Facebook Works To Attract Top Creators; Puts MRC Audit On Ice

Here’s today’s AdExchanger.com news round-up… Want it by email? Sign up here.

The Creator Economy

Facebook is trying to woo top content creators. But it’s late to the party and lost its halcyon sheen as the spot for influencers and ecommerce brands, reports The New York Times. YouTube is still the backbone of the video creator economy, and TikTok is the unquestioned champion of viral content, with a purely algorithmic feed that rockets video from 10,000 views to more than a million in minutes. TikTok also invested early in creator account tools and marketing partnerships. Snapchat and Twitter are in the mix. Late last year, Snapchat started parceling out more than one million dollars per day to creators for content on its discovery portal. Some individuals have earned hundreds of thousands of dollars in a day. Snapchat and Twitter also both introduced tipping features this year. And Twitter is creating a paywall option so some accounts can charge monthly subscriptions for exclusive content. Facebook outlasted internet titans like AOL, Myspace and Tumblr. But what separates one social network from the internet graveyard is a healthy creator class. 

Brand Safety You Later

Last June, Facebook committed to a Media Rating Council brand safety audit within the year, since, at the time, it was trying to stem a cascade of marketers that had boycotted the social network over content moderation failures, hate speech and misinformation on the platform. In October, still smarting from the fallout, Facebook agreed in principle with the MRC on the scope of the audit, which wouldn’t include News Feed. But no audit has materialized, and Facebook now tells Digiday that it is on track to start the audit in July and finish the accreditation process by the end of this year. That timeline is feasible if an audit does get underway in the next few weeks, according to an MRC spokesperson. But with no contract in place and apparently no clear sense of what the audit would even include, an MRC brand safety certification is more likely next year. Don’t hold your breath. 

Sunny Days

Things are looking up for global advertising markets in 2021 after a tough and uncertain time last year. Dentsu paints a rosy picture overall for advertising in its latest report, with digital emerging as a bright spot. Read the report. “The ad market is forecast to fully recover in 2021, exceeding pre-pandemic spend sooner than was previously forecast.” Advertising is expected to grow by more than 10% to $634 billion. That rebound will be driven by digital, which is expected to return to double-digit growth at 15.6% this year – compared to 4% last year – and reach $311 billion. In the United States, dollars will continue to flow into connected TV and OTT “as supply erodes in linear TV, despite advertiser demand.” The Drum has more. [Related in AdExchanger: GroupM: Digital Will Capture More Than Half Of All Ad Spend In 2021]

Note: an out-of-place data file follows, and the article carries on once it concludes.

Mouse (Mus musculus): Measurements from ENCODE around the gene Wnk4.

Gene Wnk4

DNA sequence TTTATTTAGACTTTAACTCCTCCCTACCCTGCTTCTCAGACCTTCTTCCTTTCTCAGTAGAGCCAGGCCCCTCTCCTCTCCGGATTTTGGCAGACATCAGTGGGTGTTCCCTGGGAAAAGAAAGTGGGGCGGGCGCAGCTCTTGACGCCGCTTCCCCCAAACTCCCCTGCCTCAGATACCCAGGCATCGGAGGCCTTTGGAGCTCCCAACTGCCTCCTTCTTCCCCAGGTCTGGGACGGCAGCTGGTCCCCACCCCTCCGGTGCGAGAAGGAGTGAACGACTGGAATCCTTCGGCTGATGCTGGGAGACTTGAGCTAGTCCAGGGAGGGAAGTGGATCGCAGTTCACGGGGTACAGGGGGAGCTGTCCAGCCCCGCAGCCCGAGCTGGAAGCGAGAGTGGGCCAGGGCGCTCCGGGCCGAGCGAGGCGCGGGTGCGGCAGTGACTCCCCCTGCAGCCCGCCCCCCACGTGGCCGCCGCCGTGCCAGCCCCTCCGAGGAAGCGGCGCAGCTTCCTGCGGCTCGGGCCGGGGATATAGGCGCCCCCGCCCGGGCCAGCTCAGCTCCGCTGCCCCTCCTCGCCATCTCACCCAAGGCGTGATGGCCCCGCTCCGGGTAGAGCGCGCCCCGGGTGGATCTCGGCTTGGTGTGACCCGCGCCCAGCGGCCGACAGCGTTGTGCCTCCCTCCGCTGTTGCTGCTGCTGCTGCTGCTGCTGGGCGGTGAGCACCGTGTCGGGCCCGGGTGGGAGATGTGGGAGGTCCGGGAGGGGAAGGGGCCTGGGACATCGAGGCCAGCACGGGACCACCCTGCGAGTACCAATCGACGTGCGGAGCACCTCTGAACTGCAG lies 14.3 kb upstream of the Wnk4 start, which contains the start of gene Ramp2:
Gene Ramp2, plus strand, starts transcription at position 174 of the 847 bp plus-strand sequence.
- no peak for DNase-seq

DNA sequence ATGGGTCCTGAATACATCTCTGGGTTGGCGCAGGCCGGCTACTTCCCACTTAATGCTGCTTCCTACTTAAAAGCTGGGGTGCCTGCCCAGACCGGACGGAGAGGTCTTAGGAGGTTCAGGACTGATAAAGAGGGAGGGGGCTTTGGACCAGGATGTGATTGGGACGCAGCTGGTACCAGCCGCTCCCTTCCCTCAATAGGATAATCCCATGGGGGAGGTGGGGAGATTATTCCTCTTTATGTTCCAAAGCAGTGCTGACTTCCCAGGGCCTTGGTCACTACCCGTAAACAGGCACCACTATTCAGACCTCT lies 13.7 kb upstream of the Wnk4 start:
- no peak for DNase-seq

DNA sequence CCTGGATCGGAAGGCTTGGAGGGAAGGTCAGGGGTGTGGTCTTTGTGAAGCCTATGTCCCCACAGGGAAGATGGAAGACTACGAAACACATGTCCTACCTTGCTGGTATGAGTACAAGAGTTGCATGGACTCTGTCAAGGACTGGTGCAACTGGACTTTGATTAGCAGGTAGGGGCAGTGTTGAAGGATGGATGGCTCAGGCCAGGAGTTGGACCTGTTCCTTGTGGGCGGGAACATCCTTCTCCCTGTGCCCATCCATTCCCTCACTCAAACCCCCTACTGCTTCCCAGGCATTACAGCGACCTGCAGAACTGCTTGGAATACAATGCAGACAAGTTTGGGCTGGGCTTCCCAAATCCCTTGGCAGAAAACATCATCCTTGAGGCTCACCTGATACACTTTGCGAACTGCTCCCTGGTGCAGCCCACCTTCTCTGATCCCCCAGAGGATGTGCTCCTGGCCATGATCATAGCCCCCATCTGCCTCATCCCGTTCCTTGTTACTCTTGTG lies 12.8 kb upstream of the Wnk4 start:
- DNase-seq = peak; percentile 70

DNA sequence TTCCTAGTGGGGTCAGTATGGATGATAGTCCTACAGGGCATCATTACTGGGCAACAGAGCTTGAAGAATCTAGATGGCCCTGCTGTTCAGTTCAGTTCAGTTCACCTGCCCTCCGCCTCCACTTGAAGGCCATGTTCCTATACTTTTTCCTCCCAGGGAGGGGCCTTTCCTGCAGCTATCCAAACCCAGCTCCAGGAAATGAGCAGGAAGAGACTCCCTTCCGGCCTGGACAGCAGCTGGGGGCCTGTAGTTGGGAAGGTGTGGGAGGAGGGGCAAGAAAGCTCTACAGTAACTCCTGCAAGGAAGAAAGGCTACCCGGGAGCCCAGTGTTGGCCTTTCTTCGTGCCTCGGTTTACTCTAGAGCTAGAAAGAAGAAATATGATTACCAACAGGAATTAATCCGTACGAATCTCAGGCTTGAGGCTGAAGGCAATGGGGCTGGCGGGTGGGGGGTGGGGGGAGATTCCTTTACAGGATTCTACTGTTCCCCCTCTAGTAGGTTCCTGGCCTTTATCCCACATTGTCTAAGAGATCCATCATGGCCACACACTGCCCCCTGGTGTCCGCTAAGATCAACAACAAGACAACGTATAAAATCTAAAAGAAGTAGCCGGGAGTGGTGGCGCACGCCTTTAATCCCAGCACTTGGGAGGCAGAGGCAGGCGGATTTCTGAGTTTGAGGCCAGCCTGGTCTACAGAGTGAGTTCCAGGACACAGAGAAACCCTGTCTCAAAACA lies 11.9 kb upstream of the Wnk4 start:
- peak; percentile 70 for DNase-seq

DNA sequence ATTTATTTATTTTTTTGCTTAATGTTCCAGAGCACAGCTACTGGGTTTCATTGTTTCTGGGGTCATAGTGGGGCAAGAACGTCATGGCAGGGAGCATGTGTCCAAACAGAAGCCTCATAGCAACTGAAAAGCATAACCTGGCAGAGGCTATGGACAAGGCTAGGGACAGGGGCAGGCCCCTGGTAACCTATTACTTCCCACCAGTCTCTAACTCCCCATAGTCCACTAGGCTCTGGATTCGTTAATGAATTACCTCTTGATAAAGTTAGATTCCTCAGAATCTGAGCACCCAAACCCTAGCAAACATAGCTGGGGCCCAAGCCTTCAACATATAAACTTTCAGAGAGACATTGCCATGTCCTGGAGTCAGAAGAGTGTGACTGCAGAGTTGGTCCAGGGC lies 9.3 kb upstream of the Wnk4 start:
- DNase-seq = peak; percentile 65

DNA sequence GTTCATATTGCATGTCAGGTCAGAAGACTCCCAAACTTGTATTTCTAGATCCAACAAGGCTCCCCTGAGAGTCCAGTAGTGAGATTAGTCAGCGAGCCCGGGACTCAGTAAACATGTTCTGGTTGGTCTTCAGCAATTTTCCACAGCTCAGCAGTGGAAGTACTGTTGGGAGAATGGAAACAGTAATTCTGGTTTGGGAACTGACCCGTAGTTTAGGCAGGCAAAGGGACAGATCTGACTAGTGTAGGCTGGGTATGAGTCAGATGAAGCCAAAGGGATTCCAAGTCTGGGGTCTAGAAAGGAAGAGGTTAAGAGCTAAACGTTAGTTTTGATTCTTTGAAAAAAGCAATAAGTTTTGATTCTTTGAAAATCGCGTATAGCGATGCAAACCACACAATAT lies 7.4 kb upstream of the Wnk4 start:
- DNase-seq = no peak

But Wait, There’s More!  

Nordstrom, eyeing 20-somethings, strikes minority investment deal in online clothing company Asos [NYT]

Roku Turns Quibi’s Lemons Into Lemonade – [Adweek]

Vistar Media raised $30 million. [release]

TikTok owner ByteDance put plans to IPO on ice. [WSJ]

Brand confidence in Facebook is shaken following Carolyn Everson’s exit. [Ad Age]

Google is challenging a $5 billion fine from 2018 by the European Union. [Business Insider

You’re Hired

Dentsu International hired Doug Ray as global chief product officer. [Campaign]

Union Square Hospitality Group tapped Marissa Freeman as CMO. [Restaurant Business]

Enjoying this content?

Sign up to be an AdExchanger Member today and get unlimited access to articles like this, plus proprietary data and research, conference discounts, on-demand access to event content, and more!

Join Today!

 

Add a comment

XHTML: You can use these tags: <a href="" title=""> <abbr title=""> <acronym title=""> <b> <blockquote cite=""> <cite> <code> <del datetime=""> <em> <i> <q cite=""> <s> <strike> <strong>